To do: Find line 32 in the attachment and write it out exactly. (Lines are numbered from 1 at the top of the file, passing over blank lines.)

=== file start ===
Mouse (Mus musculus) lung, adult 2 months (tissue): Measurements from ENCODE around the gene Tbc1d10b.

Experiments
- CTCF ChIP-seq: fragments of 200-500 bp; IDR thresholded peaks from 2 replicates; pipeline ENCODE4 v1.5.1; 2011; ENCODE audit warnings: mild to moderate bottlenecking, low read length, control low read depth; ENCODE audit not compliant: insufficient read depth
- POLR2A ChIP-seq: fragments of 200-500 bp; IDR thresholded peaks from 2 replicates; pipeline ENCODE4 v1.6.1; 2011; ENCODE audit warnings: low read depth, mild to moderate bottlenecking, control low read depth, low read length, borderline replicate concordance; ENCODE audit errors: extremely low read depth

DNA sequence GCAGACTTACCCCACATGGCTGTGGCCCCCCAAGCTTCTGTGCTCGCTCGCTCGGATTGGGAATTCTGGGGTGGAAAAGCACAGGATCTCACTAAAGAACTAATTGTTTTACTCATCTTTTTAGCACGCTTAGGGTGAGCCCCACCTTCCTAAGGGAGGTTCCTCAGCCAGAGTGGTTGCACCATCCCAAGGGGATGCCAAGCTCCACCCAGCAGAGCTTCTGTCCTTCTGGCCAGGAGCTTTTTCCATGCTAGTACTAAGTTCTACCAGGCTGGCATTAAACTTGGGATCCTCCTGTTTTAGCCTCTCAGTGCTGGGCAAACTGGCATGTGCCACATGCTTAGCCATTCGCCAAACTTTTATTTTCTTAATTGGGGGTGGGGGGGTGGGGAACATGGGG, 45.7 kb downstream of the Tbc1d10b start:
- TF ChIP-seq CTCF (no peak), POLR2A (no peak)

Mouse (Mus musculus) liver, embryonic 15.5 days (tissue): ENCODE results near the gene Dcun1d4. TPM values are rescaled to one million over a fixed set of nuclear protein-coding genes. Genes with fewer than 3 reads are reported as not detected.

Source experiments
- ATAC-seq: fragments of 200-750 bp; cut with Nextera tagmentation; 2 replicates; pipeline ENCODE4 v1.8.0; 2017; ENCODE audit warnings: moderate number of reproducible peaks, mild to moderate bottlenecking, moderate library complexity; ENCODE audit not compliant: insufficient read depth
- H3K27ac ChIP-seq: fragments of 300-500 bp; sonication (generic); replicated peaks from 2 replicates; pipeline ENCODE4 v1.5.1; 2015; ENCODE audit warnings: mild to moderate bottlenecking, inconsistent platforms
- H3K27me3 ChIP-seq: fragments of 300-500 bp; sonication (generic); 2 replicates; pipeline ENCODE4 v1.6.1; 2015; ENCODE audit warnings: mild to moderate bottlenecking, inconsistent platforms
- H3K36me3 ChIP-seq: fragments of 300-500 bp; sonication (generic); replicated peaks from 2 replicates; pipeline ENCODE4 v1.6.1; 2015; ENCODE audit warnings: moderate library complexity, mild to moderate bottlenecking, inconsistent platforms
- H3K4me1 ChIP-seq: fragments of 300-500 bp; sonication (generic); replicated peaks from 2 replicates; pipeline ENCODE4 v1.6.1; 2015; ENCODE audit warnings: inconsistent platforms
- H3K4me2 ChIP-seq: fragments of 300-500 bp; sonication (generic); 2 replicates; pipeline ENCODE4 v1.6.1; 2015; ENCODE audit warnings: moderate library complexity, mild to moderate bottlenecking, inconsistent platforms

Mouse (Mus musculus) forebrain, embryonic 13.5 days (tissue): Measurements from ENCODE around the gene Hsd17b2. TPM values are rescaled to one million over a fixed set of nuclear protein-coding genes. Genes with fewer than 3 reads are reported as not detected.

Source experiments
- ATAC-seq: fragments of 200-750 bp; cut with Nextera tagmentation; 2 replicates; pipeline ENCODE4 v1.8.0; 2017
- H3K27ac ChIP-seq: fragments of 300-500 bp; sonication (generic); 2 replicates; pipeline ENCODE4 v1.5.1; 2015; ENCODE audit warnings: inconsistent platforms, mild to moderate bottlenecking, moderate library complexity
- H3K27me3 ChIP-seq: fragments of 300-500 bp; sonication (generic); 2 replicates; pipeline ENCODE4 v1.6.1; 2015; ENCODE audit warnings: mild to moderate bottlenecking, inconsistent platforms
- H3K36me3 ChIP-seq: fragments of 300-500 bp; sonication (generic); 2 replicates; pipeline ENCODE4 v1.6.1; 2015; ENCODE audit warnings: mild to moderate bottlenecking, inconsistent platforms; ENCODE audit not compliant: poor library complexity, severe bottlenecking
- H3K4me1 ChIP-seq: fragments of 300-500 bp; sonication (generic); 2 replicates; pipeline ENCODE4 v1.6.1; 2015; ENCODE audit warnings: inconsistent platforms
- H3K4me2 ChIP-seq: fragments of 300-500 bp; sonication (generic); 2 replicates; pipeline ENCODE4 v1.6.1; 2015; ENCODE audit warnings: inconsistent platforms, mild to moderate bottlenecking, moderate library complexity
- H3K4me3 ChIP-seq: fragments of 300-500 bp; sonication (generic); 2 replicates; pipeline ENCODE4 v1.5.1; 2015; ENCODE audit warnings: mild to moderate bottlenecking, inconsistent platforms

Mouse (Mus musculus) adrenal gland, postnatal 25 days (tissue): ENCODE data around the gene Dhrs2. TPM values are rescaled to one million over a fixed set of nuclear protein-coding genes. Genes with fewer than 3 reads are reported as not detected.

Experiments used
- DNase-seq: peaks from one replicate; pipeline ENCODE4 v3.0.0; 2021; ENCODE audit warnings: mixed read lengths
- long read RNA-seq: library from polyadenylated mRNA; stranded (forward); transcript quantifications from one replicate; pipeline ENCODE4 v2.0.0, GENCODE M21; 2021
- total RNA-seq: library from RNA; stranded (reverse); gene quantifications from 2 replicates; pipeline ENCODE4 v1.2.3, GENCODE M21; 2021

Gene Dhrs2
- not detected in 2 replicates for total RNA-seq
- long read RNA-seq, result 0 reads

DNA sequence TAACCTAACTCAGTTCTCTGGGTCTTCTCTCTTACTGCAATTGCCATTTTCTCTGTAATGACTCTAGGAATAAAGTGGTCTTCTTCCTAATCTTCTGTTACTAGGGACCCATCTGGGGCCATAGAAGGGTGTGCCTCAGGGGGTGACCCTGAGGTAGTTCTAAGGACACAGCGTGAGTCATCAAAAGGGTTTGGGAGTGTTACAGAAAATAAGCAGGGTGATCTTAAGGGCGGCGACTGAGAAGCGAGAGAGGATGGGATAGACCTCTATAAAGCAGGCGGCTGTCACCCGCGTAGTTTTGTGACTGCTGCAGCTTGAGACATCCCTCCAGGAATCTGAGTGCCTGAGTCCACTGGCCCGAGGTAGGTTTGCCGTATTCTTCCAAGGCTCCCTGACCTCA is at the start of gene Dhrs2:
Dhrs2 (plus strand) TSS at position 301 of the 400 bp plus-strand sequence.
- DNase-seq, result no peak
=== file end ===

DNA sequence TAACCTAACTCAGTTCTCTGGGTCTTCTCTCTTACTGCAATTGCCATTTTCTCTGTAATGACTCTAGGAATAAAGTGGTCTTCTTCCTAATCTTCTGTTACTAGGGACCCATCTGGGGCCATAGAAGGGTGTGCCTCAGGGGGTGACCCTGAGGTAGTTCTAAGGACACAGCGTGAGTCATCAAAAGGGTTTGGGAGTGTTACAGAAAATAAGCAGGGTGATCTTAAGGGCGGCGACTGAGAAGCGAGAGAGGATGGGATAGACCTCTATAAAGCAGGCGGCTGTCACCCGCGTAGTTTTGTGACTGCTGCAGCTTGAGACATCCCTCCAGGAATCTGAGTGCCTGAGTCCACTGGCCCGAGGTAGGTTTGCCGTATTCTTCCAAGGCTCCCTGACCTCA is at the start of gene Dhrs2: